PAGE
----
View all newsletters
Receive our newsletter – data, insights and analysis delivered to you
  1. Policy
27 April 2022

EU’s energy transition faces critical minerals shortfall

Europe faces a shortfall of critical metals such as lithium and rare earths in the next 15 years, according to research by Belgium's KU Leuven.

By Energy Monitor Staff

For the EU to achieve its Green Deal pledge of reaching climate neutrality by 2050, the bloc will need 35 times more lithium and between seven and 26 times more rare earth minerals than it uses today, according to a recent study from Belgium’s Katholieke Universiteit (KU Leuven).

The energy transition will also require 10–15% more annual supplies of zinc than the region uses today, 30% more aluminium, 35% more copper, 45% more silicon, 100% more nickel and 330% more cobalt – all essential resources for the production of electric vehicles and batteries, wind, solar and hydrogen technologies, and grid infrastructure.

Lithium is a key active material in the rechargeable batteries in electric cars. (Photo by Steve Morfi via Shutterstock)

Europe faces critical shortfalls in the next 15 years without more mined and refined metals supplying its clean energy system. Progressive steps will be needed to develop a long-term circular economy that avoids a repeat of Europe’s current fossil fuel dependency, states KU Leuven’s Metals for Clean Energy study, commissioned by Eurometaux, Europe’s association of metal producers.  

“Europe needs to decide urgently how it will bridge its looming supply gap for primary metals,” says Liesbet Gregoir, lead author at KU Leuven. “Without a decisive strategy, it risks new dependencies on unsustainable suppliers.”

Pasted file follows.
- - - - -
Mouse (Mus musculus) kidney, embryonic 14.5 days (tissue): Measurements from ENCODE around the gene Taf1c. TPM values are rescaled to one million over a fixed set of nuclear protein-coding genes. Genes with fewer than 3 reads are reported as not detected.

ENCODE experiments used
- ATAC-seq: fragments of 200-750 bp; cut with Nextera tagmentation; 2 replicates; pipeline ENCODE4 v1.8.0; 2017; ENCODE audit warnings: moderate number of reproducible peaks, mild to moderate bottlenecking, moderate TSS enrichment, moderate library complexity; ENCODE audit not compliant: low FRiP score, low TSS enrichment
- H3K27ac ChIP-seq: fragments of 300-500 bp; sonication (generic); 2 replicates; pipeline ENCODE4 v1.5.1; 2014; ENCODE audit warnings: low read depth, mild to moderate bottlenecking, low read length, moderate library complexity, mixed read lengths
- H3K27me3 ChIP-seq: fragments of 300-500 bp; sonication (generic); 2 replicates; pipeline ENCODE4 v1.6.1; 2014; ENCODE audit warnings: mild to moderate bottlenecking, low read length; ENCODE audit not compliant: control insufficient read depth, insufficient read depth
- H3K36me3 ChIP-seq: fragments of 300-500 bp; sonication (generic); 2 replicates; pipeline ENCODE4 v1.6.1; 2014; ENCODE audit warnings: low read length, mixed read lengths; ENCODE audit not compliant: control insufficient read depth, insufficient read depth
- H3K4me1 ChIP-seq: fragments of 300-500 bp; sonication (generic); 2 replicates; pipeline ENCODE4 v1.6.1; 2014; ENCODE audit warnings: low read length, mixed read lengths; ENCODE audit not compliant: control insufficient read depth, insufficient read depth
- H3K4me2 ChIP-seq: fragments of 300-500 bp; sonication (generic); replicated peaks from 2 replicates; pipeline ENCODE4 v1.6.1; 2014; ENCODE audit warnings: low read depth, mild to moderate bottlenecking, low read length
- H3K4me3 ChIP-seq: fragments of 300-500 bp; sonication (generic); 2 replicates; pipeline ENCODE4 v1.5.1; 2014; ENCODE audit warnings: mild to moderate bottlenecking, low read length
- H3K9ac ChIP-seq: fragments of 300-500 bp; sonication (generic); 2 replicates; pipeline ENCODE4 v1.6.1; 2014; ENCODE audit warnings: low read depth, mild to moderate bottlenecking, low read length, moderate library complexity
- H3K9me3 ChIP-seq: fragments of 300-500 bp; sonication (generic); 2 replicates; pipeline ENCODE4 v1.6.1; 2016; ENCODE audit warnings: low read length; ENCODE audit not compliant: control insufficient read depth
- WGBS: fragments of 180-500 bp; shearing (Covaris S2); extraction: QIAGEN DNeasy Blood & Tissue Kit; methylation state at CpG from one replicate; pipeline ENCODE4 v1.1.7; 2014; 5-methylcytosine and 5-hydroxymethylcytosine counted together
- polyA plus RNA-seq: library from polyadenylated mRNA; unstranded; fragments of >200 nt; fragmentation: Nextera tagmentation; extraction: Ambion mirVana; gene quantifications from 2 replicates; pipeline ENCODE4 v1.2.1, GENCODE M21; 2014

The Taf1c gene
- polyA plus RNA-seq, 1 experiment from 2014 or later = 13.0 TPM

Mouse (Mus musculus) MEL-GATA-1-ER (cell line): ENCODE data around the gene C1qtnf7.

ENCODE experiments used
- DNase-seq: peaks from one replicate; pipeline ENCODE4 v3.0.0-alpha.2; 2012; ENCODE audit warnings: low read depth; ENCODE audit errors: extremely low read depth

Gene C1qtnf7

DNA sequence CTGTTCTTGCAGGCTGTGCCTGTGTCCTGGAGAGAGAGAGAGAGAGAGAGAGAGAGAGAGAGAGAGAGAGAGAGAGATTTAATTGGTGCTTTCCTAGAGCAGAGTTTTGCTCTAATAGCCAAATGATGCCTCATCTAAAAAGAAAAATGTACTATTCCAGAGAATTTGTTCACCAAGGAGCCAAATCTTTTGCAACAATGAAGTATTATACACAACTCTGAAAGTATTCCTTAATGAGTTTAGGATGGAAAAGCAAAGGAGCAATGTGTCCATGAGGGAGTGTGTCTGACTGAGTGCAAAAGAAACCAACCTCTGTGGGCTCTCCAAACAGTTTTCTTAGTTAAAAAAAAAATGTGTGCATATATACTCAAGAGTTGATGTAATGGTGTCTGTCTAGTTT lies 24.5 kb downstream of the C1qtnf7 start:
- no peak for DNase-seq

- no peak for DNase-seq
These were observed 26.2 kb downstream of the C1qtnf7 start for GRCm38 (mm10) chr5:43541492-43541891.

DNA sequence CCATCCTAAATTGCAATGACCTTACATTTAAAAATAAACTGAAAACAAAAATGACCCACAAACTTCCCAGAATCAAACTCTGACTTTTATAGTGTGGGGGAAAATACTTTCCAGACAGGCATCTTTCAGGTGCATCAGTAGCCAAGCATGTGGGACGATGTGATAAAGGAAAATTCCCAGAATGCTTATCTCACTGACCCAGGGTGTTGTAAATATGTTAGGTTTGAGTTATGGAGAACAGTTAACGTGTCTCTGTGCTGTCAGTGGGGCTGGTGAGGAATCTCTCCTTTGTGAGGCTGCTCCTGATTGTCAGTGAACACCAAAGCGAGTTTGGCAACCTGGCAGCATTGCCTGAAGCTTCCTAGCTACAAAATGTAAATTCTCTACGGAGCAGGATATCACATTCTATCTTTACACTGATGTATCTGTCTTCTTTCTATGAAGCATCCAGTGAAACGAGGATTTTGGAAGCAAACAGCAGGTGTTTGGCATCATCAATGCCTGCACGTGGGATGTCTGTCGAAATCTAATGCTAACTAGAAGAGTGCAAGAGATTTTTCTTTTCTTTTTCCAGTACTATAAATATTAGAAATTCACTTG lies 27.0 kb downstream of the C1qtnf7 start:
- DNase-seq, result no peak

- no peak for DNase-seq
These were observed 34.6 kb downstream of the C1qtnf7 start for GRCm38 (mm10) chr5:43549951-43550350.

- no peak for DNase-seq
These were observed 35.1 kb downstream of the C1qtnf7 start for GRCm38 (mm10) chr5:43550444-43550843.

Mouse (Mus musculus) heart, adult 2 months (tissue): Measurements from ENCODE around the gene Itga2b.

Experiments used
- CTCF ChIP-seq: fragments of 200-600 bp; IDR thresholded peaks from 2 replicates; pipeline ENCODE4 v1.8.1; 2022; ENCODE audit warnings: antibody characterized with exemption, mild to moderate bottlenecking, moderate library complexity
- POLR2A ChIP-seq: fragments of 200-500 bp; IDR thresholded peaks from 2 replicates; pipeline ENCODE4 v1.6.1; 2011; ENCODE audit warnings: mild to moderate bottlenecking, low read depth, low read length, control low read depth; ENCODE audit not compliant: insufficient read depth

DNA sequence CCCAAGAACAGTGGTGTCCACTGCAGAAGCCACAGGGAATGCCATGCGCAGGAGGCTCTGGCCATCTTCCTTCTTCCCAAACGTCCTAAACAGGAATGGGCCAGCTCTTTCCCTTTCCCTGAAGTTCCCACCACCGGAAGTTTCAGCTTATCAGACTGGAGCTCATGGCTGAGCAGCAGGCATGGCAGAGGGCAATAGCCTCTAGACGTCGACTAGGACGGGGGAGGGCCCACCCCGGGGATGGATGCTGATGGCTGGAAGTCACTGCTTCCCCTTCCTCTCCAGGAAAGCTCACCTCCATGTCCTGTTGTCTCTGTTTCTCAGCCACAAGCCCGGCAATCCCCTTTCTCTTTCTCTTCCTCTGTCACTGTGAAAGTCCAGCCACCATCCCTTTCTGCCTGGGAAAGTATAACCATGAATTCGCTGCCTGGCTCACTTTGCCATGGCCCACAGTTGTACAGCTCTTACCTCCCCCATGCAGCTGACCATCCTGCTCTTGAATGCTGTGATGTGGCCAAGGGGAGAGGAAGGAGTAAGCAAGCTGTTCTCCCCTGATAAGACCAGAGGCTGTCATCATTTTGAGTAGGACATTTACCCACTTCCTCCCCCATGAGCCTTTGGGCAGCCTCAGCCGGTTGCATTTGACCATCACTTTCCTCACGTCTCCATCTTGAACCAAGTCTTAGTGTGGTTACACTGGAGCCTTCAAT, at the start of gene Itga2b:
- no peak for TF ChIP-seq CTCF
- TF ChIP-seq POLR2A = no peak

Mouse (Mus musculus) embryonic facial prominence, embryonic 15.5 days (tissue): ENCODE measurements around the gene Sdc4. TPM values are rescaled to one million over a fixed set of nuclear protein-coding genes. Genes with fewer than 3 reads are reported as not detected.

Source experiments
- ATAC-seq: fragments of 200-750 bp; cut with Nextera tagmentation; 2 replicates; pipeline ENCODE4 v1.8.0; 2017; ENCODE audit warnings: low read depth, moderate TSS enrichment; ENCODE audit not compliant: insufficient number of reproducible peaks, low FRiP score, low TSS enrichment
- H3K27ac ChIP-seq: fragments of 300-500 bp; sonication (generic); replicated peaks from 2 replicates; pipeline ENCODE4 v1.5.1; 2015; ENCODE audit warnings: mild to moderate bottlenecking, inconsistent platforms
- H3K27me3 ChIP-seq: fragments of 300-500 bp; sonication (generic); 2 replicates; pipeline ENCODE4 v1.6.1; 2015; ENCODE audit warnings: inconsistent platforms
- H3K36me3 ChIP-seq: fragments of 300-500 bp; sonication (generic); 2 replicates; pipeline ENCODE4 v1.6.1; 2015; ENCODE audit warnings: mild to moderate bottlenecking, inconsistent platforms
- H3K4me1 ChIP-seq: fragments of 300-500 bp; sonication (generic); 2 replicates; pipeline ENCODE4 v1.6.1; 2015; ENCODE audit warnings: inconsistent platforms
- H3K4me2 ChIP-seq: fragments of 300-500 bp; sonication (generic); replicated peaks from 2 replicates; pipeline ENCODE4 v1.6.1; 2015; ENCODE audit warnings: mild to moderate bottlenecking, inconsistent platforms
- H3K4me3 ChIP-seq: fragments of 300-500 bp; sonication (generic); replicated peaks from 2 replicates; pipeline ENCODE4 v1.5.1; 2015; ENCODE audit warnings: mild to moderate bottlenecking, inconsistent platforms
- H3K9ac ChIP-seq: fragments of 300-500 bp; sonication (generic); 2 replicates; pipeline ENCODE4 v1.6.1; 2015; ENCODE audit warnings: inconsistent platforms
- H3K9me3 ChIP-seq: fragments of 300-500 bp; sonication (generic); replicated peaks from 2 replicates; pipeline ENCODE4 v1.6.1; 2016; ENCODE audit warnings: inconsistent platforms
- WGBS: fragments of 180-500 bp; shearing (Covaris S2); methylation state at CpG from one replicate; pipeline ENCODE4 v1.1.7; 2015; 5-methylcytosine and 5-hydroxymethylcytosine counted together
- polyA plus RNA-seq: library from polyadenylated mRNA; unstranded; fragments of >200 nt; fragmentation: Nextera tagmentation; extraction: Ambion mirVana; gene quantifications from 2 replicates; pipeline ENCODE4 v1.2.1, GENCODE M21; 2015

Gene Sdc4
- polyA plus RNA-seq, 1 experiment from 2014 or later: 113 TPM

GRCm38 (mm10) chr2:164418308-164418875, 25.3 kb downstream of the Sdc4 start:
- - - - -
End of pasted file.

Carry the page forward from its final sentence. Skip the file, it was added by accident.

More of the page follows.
However, by 2050, 40–75% of Europe’s clean energy metal requirements could be met by local recycling if the bloc invests heavily now and fixes bottlenecks. “Recycling is Europe’s best chance to improve its long-term self-sufficiency,” says the report. “It’s a step-up that our clean energy system will be based on permanent metals which can be recycled indefinitely, compared with today’s constant burning of fossil fuels.” 

The study notes that metals recycling, on average, saves between 35% and 95% of the CO2 compared with primary metals production. 

Topics in this article: ,
NEWSLETTER Sign up Tick the boxes of the newsletters you would like to receive. Keep up with the global energy transition with one of our editors bringing you the best of our data-led news and analysis every Monday and Thursday.
I consent to GlobalData UK Limited collecting my details provided via this form in accordance with the Privacy Policy
SUBSCRIBED

THANK YOU